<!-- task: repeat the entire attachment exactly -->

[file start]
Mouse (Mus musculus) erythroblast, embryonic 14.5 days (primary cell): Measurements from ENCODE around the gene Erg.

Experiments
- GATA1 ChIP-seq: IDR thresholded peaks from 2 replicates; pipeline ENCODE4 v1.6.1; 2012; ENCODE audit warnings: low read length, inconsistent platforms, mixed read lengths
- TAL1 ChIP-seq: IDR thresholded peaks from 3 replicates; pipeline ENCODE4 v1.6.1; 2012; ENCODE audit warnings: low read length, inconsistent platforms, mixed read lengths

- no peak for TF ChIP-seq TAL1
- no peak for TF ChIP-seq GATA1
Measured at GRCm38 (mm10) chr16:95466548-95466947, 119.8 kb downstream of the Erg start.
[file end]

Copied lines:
Mouse (Mus musculus) erythroblast, embryonic 14.5 days (primary cell): Measurements from ENCODE around the gene Erg.

Experiments
- GATA1 ChIP-seq: IDR thresholded peaks from 2 replicates; pipeline ENCODE4 v1.6.1; 2012; ENCODE audit warnings: low read length, inconsistent platforms, mixed read lengths
- TAL1 ChIP-seq: IDR thresholded peaks from 3 replicates; pipeline ENCODE4 v1.6.1; 2012; ENCODE audit warnings: low read length, inconsistent platforms, mixed read lengths

- no peak for TF ChIP-seq TAL1
- no peak for TF ChIP-seq GATA1
Measured at GRCm38 (mm10) chr16:95466548-95466947, 119.8 kb downstream of the Erg start.